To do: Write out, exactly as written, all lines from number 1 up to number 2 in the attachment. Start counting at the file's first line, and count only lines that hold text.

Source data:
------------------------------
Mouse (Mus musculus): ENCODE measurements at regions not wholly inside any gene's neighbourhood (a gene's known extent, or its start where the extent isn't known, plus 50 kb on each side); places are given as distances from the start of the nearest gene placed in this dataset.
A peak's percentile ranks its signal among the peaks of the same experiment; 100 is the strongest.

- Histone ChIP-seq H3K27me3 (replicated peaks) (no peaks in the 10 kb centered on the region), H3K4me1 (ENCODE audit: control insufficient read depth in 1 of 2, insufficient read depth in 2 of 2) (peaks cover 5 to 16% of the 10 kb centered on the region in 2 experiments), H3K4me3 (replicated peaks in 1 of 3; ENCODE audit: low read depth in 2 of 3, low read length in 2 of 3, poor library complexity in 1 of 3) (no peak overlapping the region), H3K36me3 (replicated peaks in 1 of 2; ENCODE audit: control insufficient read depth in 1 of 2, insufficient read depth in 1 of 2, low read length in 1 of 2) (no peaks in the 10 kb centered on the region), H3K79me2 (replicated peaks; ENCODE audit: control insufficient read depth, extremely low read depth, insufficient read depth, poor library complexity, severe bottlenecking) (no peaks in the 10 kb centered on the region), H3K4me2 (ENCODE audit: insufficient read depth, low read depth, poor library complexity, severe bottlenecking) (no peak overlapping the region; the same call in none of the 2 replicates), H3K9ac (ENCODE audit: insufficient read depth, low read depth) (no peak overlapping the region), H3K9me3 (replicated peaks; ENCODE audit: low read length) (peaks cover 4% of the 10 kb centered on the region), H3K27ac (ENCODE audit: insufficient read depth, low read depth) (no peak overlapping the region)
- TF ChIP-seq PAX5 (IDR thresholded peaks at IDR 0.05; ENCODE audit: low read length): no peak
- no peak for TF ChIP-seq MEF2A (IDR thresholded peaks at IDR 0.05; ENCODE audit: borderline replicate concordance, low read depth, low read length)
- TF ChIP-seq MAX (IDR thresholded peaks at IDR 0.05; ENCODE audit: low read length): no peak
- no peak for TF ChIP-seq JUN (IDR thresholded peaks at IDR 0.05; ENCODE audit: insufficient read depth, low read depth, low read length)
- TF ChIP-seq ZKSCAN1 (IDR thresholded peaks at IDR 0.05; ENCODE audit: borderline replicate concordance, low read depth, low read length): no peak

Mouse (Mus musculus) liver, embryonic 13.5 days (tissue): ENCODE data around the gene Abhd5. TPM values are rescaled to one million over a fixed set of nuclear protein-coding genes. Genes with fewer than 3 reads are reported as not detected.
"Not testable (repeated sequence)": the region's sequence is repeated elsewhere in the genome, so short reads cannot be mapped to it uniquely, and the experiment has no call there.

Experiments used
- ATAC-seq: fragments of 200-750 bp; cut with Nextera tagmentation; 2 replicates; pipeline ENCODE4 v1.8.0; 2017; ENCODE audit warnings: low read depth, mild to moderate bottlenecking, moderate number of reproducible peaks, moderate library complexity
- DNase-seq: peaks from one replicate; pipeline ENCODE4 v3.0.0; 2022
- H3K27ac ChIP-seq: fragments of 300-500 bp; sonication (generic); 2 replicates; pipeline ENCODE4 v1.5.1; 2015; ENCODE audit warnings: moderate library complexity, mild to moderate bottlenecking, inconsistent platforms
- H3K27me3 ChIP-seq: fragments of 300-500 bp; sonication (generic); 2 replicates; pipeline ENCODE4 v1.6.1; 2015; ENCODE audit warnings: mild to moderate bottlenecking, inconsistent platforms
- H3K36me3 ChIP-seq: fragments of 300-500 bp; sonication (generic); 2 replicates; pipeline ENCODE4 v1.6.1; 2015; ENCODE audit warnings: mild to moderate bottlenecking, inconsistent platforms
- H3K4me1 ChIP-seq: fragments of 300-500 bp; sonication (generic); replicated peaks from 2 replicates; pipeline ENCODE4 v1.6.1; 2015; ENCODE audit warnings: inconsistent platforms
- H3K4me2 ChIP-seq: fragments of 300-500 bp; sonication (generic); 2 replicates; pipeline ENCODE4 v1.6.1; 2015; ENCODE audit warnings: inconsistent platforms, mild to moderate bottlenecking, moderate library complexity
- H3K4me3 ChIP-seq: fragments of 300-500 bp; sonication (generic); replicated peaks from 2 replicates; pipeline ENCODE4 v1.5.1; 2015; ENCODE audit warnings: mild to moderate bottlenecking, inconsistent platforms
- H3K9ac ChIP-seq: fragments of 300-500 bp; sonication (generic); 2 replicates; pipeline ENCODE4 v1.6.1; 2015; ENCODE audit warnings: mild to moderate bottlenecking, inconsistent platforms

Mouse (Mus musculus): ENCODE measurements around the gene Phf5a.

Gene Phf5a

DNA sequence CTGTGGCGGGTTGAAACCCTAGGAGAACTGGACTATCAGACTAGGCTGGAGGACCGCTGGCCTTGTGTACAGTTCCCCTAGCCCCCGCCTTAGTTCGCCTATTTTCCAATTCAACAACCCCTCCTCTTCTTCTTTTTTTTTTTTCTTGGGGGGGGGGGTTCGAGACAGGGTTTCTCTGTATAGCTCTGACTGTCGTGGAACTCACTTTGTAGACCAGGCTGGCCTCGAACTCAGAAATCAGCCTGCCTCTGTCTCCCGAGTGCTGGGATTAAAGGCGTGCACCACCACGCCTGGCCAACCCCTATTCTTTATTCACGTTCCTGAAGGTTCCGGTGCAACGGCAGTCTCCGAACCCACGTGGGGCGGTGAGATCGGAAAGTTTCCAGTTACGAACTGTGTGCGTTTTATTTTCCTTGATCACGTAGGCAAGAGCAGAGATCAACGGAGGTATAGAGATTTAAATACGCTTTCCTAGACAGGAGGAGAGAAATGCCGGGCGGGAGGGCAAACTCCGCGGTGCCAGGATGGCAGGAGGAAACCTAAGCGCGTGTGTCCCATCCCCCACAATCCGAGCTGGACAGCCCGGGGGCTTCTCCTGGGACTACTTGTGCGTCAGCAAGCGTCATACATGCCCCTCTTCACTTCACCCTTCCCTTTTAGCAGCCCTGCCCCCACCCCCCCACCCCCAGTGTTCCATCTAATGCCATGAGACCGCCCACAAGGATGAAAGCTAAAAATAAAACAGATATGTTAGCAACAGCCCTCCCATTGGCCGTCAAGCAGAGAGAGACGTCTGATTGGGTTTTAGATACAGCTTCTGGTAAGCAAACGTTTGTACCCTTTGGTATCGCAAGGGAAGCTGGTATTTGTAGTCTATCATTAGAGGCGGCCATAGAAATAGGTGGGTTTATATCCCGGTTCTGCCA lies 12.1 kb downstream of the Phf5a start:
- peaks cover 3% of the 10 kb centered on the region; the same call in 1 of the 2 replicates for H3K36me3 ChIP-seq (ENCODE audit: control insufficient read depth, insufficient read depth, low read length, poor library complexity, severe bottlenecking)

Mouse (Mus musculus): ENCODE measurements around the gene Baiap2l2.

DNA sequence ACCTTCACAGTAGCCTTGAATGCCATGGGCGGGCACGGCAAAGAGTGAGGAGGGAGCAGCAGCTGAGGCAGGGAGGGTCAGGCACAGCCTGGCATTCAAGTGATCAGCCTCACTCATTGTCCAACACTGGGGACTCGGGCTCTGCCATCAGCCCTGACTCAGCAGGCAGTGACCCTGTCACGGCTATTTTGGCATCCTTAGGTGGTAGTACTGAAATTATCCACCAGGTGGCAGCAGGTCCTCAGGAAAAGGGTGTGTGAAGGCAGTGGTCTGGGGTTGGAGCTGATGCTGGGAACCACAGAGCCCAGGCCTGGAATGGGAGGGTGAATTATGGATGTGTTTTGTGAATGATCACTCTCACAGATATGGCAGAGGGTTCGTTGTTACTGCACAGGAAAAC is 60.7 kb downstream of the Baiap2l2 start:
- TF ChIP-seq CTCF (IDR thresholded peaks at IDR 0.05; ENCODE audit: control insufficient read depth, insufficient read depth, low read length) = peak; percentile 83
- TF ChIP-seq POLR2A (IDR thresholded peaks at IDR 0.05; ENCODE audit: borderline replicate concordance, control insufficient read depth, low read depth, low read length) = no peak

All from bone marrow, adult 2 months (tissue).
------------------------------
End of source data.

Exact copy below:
Mouse (Mus musculus): ENCODE measurements at regions not wholly inside any gene's neighbourhood (a gene's known extent, or its start where the extent isn't known, plus 50 kb on each side); places are given as distances from the start of the nearest gene placed in this dataset.
A peak's percentile ranks its signal among the peaks of the same experiment; 100 is the strongest.